Home » Late Kenyan businessman Chris Kirubi’s stake in Centum now worth $13.5 million

Late Kenyan businessman Chris Kirubi’s stake in Centum now worth $13.5 million

by Mfonobong Nsehe
Kenyan tycoon Chris Kirubi

The stake of late Kenyan businessman Chris Kirubi in Centum Investment Plc is now worth $13.5 million, according to information retrieved from the firm’s recently published financial statement and trading data gathered from the Nairobi Securities Exchange,

Centum Investment is the largest publicly traded investment firm in Kenya.

The East African-focused investment firm focuses on real estate and private equity assets in the consumer goods, financial, agribusiness, and power sectors.

The family of late Kenyan businessman Chris Kirubi owns 31 percent of the company, or 205,908,205 ordinary shares.

Kirubi, an influential Kenyan businessman and serial investor who died last year at the age of 80, had significant equity stakes in a number of leading companies, including Centum, KCB Group, Haco Industries, and Bendor Estate Limited, all of which form part of his Ksh20 billion ($176 million) estate.

Following his demise, his son Robert Kirubi and daughter Mary-Ann Musangi received 80 percent of his fortune, which included stakes in Centum, KCB Group, Haco Industries, Bendor Estate Limited, and other companies.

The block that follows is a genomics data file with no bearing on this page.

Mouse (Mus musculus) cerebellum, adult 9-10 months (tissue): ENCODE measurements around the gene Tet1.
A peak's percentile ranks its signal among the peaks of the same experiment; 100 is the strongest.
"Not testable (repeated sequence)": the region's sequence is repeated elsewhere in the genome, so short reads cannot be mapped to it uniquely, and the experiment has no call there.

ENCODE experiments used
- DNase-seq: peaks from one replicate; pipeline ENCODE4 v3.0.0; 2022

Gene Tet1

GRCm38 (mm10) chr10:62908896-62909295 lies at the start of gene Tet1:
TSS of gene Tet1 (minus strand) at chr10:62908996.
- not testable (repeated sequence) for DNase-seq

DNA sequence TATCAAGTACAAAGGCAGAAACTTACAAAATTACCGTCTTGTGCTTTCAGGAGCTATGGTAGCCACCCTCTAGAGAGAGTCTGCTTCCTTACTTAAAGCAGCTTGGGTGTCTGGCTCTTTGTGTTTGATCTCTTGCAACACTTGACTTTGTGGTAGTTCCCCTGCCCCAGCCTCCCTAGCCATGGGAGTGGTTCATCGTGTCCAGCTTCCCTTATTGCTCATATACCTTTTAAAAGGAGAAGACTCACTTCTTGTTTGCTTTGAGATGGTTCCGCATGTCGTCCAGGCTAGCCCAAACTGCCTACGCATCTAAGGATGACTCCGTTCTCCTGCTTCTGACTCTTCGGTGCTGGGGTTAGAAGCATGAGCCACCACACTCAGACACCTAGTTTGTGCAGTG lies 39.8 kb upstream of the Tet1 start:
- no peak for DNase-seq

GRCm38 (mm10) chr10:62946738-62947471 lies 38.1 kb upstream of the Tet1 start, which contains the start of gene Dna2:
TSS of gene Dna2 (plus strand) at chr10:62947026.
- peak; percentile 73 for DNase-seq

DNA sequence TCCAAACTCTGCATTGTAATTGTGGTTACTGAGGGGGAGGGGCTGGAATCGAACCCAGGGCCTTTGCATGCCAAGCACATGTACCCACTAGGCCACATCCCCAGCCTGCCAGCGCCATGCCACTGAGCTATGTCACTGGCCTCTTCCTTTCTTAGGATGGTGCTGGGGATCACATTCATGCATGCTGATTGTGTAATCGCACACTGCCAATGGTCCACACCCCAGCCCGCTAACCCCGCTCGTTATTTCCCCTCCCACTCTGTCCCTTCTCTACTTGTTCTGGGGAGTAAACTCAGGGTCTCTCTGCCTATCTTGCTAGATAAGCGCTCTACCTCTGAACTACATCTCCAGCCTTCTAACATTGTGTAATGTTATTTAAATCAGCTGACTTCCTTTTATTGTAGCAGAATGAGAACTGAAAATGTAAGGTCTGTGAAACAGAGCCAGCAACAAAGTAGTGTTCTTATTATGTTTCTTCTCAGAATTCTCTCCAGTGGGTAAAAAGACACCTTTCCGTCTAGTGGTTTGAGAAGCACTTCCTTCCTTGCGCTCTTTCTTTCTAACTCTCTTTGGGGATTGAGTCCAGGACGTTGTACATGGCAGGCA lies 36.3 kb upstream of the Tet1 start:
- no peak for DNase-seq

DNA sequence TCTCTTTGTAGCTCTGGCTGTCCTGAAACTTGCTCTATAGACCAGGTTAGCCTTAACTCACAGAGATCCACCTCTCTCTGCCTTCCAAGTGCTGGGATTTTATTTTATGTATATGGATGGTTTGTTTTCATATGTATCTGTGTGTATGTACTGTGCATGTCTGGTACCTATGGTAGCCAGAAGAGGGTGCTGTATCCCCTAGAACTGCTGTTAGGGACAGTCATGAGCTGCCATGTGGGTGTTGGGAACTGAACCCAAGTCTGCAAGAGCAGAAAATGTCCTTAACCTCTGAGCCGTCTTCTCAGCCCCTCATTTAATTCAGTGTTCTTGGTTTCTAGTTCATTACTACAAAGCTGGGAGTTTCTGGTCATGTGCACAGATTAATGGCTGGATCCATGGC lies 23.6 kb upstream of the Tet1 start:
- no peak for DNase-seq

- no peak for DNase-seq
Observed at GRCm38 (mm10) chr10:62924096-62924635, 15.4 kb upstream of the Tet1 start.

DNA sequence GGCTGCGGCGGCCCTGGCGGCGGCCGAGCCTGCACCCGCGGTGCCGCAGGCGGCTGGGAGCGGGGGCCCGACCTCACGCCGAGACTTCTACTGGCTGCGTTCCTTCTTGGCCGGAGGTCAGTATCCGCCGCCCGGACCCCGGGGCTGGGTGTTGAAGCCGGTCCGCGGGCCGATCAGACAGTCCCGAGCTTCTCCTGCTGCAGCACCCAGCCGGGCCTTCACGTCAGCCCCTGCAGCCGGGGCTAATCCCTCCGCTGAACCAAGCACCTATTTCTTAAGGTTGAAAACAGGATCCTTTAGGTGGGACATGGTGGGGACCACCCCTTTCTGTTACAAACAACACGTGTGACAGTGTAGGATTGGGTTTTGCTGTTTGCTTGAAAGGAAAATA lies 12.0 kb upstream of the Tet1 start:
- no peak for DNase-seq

At the time of writing, Centum shares were trading at Ksh8.04 ($0.0654) per share, giving the leading investment firm a market capitalization of Ksh5.35 billion ($43.6 million) and ranking it 22nd on the Nairobi Securities Exchange.

At the current price level, the stake held by the family of the late Kenyan businessman is worth Ksh1.66 billion ($13.5 million), making members of the family among the wealthiest investors on the local stock exchange.

Centum Investment has yet to turn a profit since the passing of Chris Kirubi, as the company faces a double whammy of declining income and rising finance costs, despite taking steps to restructure its balance sheets and reduce interest-paying debt in its capital structure.

At the end of the first half of its 2023 fiscal year, Centum saw its net loss increase to Ksh1.55 billion ($12.6 million) from Ksh243.6 million ($2 million) a year earlier, primarily due to unrealized foreign exchange losses.

James Mworia, the CEO of Centum, disclosed that the group purchased Ksh1.9 billion ($15.4 million) in Eurobonds as part of the effort to turn around the company’s problems, giving it an average return of nearly 14 percent per year.

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